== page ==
Again, it depends on the questions you are asking. In the context of the crisis, for example, there are some important regional differences between North and South in how the crisis is affecting people, levels of economic confidence, and perceptions about the EU, all of which can shape anti-austerity mobilization. Around 75–80 percent of people in the North, like Germany and Sweden, expressed confidence about their economy, whereas 1 percent of Spaniards and 2 percent of Greeks did. Spaniards and Greeks also felt very disillusioned by the EU and were pessimistic about its future. While that can easily be explained by how differently they are experiencing the crisis, and by the imposition of austerity measures by the Troika, it was interesting to see that people in Ireland, another crisis country which was very hard hit, were optimistic about the future of the EU, so there were some regional North/South differences that might help explain the very different levels of protest in Ireland and Spain, for example.

In terms of the East/West divide, Gagyi’s chapter on understandings of autonomy in Hungary and Romania shows how important these differences can be, how a process of cultural and political translation takes place to adapt the idea of autonomy used in the West by social movement actors to a set of local and national narratives, interests, and relations between political actors in the East. All of which of course is shaped by strong differences in political histories between the Eastern and the Western blocs. But it is important not to overstress regional differences. Continuing with the example of the crisis, national differences between levels of impact of the crisis transcend regional divides: just look at Iceland, Ireland, Spain, and Greece. And in the case of the different levels of protest in Ireland and Spain, I suspect political history, mobilizing traditions, levels of public support for protest, and other differences will explain that more than regional differences per se. I hope to find out, as that will be the focus of my research over the next few years.

4. The last part of the book focuses on the recent protests that have been taking place across Europe. What challenges do researchers face while working on these ongoing movements? Are there any advantages to studying an ongoing issue?

As someone who has just finished writing about the global wave of protests in the last chapter of my own book on social movements and globalization, I can say the biggest challenge is that events overtake you and knowing when to stop writing is really hard! Every time I thought I had finished my book, something like Occupy Gezi Park in Istanbul would happen and I would feel compelled to write about that. The challenge is to separate what is essential or important from the more fleeting or ephemeral, and to not just narrate but actually analyze, which can be hard to do because the events are so close. For me, it is easier to do this if I have a point of comparison, so in my case I compare the current wave to the Global Justice Movement, and to precursors to the Global Justice Movement to find elements of continuity and rupture, or I think about regional and national differences. The advantage of studying ongoing events – apart from the fact that it is exciting and people are actually interested in what you have to say – is that they force you to question long-cherished views. As scholars, we can become wedded to our pet ideas and theories. So I continually ask myself whether I am analyzing events based on the facts or based on past events or theories I am comfortable with.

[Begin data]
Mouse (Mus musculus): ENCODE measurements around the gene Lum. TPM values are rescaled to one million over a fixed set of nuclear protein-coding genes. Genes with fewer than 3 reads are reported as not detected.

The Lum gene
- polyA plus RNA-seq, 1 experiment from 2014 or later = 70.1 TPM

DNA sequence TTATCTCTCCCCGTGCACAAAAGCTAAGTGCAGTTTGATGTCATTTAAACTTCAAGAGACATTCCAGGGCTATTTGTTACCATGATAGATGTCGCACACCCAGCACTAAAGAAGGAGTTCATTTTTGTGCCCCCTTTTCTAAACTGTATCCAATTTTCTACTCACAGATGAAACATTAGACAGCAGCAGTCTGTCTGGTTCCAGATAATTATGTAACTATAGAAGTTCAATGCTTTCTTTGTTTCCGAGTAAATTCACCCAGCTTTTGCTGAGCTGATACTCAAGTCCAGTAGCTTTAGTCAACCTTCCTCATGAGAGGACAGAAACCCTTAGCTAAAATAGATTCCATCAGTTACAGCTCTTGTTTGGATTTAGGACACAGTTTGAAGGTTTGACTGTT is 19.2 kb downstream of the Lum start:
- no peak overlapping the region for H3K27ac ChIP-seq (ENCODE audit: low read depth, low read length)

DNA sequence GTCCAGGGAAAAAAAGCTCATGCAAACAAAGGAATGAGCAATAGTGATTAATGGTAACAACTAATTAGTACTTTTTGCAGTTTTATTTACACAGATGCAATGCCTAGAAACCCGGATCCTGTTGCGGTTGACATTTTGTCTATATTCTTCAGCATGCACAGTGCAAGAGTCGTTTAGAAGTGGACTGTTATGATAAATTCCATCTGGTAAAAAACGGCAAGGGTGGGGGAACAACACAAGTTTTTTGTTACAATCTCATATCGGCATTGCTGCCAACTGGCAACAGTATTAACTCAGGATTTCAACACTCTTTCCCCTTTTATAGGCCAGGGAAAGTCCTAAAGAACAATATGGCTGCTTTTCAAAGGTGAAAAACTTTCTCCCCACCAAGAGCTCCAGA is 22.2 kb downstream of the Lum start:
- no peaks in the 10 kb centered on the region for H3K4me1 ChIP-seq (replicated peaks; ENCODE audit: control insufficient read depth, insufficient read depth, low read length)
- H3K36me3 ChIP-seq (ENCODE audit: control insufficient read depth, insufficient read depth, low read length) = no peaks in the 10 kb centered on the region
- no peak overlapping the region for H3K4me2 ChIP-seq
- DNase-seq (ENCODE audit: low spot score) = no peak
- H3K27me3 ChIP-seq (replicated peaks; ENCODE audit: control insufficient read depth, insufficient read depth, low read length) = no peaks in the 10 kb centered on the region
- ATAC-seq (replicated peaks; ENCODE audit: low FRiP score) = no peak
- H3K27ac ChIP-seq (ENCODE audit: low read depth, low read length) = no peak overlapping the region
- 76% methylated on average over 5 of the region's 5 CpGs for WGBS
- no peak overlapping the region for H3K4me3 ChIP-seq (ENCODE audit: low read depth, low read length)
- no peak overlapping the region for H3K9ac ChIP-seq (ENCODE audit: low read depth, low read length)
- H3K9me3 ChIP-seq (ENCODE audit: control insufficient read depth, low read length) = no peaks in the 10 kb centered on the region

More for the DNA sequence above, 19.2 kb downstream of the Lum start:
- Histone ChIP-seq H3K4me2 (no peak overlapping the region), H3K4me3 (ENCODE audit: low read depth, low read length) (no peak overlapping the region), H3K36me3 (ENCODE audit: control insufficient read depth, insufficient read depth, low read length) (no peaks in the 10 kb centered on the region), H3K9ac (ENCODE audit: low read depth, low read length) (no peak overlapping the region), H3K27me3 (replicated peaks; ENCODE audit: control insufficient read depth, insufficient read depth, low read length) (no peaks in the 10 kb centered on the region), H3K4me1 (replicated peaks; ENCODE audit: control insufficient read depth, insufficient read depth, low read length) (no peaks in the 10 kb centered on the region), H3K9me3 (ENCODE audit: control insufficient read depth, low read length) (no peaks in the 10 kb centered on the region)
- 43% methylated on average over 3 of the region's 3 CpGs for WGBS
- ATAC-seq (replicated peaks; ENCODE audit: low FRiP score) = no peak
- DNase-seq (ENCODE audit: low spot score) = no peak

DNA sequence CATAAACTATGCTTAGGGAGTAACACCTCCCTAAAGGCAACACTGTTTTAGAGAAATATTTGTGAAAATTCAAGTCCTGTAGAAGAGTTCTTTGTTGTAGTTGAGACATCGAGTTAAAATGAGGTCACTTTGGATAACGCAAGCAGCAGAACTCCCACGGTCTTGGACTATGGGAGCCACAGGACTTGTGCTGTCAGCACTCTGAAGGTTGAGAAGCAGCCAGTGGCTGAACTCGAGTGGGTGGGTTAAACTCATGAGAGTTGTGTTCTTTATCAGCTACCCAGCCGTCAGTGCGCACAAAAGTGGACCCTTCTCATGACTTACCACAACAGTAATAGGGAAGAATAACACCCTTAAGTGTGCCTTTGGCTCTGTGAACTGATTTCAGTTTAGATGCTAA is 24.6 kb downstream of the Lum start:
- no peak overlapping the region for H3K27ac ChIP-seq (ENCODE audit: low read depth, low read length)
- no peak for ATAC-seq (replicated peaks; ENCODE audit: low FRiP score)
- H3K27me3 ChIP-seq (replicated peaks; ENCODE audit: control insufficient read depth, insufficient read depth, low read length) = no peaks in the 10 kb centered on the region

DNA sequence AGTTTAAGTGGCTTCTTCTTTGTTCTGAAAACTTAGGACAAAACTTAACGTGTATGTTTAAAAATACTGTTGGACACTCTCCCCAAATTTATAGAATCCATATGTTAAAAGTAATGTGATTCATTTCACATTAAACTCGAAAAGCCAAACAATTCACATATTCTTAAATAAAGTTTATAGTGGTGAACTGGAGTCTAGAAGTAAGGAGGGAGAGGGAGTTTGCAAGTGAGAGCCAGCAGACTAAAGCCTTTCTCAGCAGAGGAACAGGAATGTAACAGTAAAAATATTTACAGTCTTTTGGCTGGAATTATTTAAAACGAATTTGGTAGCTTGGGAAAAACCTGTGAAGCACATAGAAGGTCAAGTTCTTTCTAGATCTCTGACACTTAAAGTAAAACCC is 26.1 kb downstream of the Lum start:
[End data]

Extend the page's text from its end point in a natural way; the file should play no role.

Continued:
The other advantage of this current wave of protest is the comparative dimension – for example, what, if anything do the protests in Iceland’s parliament square have to do with what happened and is happening in Tahrir? Are they just too different to be usefully analyzed or are there some real connections between them? Having a roughly contemporaneous set of mobilizations across a wide geographical area is tremendously exciting and stimulates fresh analysis.

socialmovementsLooking at the European case studies, the strength of the chapters in that part of our book is that, in keeping with how we designed the book, they all ground their analysis of the present with an understanding of the political and social movement histories of the cases they are looking into. Romanos looks at collective learning and how earlier movements influenced the Indignados in Spain. In contrast, Calvo gives us a good insight into who the protesters actually are, which shows the incorporation of new, previously politically inactive people to the movement. So the book offers a fascinating set of readings that help make sense of these very diverse yet connected set of mobilizations from Iceland to Spain to Greece and Tunisia, but always set against the chapters that have come before on earlier movements in Europe. I was very excited to be able to include Júlíusson and Helgason’s chapter on Iceland, which is such an important case and still understudied.

5. Conversely, how do the methods that scholars use to study historical social movements differ from the kinds of work they do to study current or ongoing social movements?